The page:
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USAF gets its last Predator drone

March 7th, 2011 by David No Comments

The General Atomics MQ-1 Predator UAV.

The US Air Force (USAF) has accepted delivery of its final Predator unmanned air vehicle (UAV).

The MQ-1 drone, tail number 268, was handed by Air Combat Command’s Irregular Warfare Division.

The MQ-1 is built by General Atomics. Operators include the US, UK, Italy and Turkey.

The USAF says that since the Predator’s maiden flight in July 1994, the type has amassed over 900,000 flight hours and kept mission capable rate over 90% in US service.

EADS will not dispute KC-X decision

March 7th, 2011 by David No Comments

The Pentagon’s selection of Boeing to fill its order for a KC-X future tanker aircraft will not be disputed by EADS, the Paris-based company says.

EADS North America says it will not dispute the US Air Force’s decision to update its KC-135 aerial refuelling aircraft with Boeing’s KC-46, based on its 767 commercial airliner.

EADS lost its KC-45 proposal, which was based on the Airbus A330 airliner aircraft, after winning an initial order in 2008, which was successfully disputed and overturned by Boeing.

A statement from EADS said the firm expressed its appreciation to the Air Force for running a competition consistent with the rules set out in its Request for Proposal.

By USAF fleet effectiveness metrics, the EADS tanker had been decided the more capable aircraft, but Boeing was able to offer a less costly deal to the US Department of Defense. Boeing’s bid for the 179 aircraft deal dropped $16bn from its original tender in 2002.

“While we are obviously disappointed that our men and women in uniform are not getting the most capable tanker available, we will not take any action that could further delay the already overdue replacement of the Air Force’s aging tanker fleet,” said EADS North America chairman Ralph Crosby.

“Much is promised by our competitor, whom we congratulate. However, should they fail to deliver, we stand ready to step in with a proven and operating tanker,” added Crosby.

Cobham blames US budget for slow growth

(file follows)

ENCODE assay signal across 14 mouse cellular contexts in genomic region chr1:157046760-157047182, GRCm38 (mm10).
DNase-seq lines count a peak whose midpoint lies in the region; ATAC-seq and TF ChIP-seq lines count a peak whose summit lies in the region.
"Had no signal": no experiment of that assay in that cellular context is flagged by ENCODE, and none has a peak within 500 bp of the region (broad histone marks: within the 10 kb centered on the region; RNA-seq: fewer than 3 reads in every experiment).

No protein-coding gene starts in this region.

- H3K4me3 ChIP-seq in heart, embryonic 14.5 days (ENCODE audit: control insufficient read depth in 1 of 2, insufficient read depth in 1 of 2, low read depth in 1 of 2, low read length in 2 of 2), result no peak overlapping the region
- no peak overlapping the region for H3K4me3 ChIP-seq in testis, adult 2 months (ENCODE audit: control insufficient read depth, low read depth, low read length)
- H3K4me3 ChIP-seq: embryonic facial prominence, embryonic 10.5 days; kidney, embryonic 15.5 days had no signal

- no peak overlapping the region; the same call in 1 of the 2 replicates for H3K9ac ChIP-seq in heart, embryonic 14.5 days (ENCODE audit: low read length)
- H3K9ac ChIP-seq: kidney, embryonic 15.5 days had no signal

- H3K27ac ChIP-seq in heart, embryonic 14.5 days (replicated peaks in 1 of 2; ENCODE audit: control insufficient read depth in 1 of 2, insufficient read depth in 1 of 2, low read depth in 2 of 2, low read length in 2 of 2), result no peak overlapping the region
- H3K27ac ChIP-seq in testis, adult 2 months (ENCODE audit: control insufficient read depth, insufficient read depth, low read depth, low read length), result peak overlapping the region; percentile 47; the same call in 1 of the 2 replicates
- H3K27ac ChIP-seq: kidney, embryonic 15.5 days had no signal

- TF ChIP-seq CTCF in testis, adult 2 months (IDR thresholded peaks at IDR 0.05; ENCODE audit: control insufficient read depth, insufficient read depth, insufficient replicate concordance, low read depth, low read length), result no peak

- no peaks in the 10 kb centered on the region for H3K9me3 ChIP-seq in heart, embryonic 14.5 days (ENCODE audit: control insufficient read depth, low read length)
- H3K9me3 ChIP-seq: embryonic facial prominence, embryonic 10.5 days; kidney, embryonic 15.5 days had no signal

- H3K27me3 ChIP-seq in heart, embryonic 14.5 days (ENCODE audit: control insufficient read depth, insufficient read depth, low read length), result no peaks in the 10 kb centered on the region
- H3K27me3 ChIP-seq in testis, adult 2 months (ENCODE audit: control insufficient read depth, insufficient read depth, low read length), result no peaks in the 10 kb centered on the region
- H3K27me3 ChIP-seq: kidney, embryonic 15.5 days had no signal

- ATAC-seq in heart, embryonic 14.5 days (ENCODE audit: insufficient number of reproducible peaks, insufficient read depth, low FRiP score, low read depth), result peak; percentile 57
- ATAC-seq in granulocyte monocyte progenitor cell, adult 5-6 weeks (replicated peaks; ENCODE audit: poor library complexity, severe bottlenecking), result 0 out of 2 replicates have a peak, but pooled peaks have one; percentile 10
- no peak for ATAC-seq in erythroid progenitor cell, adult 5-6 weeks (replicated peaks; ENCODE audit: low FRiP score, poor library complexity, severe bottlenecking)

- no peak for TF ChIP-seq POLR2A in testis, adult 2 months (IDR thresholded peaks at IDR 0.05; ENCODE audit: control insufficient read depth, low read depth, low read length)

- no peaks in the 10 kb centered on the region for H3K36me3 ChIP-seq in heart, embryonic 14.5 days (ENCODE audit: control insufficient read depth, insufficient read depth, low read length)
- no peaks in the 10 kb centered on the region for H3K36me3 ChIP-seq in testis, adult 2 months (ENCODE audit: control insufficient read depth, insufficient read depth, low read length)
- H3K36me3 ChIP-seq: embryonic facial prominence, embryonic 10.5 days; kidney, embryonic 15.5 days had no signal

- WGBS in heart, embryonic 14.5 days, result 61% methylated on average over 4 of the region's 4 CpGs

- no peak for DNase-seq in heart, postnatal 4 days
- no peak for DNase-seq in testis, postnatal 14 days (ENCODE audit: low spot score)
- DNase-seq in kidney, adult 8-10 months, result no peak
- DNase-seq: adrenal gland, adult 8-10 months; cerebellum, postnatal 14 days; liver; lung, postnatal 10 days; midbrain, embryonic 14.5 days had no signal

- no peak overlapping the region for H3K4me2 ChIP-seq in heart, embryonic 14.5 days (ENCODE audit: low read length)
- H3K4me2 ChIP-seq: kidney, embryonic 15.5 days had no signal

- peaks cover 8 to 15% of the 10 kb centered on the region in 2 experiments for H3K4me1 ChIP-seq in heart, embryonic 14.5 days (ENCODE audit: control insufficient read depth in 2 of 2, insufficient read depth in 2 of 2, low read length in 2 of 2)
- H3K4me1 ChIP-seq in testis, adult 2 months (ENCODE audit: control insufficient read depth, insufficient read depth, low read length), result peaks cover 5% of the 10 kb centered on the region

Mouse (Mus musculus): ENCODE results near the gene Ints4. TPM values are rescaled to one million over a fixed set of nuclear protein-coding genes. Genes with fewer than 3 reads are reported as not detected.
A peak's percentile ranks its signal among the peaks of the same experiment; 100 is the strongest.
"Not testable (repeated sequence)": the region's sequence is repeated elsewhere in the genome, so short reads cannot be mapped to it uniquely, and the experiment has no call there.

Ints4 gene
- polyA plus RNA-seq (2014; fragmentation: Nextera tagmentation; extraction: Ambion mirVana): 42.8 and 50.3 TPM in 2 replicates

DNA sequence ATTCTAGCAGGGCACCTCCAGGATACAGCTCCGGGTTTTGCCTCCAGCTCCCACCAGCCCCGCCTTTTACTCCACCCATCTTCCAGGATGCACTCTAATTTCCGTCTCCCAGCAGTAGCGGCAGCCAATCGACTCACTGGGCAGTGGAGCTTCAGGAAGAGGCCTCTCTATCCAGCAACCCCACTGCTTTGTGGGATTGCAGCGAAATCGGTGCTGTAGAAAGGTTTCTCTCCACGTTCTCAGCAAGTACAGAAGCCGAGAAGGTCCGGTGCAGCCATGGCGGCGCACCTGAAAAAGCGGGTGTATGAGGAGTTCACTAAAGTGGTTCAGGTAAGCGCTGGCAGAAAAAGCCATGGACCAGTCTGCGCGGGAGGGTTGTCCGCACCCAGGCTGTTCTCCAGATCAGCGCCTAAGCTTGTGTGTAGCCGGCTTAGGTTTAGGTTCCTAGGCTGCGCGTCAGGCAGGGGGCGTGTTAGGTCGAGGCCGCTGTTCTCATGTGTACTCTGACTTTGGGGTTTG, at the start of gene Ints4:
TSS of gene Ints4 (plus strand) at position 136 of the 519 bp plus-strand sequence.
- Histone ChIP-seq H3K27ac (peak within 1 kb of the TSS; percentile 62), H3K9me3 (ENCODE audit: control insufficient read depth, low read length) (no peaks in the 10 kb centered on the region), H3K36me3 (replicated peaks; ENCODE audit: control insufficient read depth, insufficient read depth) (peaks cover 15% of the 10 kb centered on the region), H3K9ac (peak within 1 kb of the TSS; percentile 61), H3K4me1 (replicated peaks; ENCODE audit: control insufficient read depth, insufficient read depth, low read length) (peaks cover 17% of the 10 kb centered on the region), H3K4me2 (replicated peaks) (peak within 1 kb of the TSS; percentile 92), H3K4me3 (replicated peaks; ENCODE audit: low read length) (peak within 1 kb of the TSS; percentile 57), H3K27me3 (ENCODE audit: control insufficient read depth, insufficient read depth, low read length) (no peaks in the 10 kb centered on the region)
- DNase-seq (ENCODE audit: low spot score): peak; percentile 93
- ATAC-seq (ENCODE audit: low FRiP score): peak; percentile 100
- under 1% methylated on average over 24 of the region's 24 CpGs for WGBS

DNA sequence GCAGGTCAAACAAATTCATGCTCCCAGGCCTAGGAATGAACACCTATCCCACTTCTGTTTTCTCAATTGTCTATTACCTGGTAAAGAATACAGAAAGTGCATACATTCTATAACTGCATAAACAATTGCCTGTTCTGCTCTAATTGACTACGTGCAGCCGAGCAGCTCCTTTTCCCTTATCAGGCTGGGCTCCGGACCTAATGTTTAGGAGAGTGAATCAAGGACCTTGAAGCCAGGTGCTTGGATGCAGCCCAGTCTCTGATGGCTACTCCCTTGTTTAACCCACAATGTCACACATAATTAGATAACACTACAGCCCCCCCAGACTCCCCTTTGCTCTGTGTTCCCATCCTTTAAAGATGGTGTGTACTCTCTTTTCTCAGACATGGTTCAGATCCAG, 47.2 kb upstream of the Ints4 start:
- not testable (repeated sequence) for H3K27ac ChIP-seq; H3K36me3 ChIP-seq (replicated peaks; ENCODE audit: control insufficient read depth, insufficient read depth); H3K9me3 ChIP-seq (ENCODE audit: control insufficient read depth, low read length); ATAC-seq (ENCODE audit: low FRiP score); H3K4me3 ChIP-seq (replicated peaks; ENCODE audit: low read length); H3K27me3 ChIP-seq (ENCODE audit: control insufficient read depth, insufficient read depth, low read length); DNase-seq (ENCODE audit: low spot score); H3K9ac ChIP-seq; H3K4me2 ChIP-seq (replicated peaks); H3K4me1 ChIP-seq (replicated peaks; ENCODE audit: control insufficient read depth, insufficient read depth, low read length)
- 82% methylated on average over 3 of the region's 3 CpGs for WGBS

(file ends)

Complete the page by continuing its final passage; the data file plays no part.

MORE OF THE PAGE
March 4th, 2011 by David No Comments

London-based Cobham has blamed contracting US defence and security budgets for a slowdown in demand set to stymie revenue growth.

The defence components manufacturer posted pre-tax profits of £306m for 2010, up 4% from the previous year.

The firm’s chief executive Andy Stevens said a current freeze in US defence budget to 2010 levels will halt Cobham’s revenue growth in 2011 at the £1.63bn ($2.65 billion) made last year.

Cobham’s components formed a part of both the successful Boeing-led bid and the unsuccessful EADS proposal to supply the US Air Force with 179 KC-X future tanker aircraft.

Boeing wins $35bn US tanker deal

February 25th, 2011 by David No Comments

Boeing has defeated EADS to win a contract worth $35bn to replace the US Air Force’s fleet of aerial refuelling aircraft with its KC-767 aircraft.

Boeing says the contract calls on it to design, develop, manufacture and deliver 18 initial combat-ready tankers by 2017.

Boeing and EADS had tabled rival bids for the $35bn deal.

In 2008 EADS was announced to have won the contract with with US partner Northrop Grumman.

The award was withdrawn after the US Government Accountability Office upheld Boeing’s objections that the award process has been flawed.

The Boeing and EADS / Grumman Northrop’ bids both highlighted their US credentials.

Boeing is US-based and EADS is French-based, but both companies said the deal would provide around 50,000 US-based jobs, with aircraft production taking place in the US.

The KC-45 aircraft built by EADS is based on the Airbus 330 commercial airliner.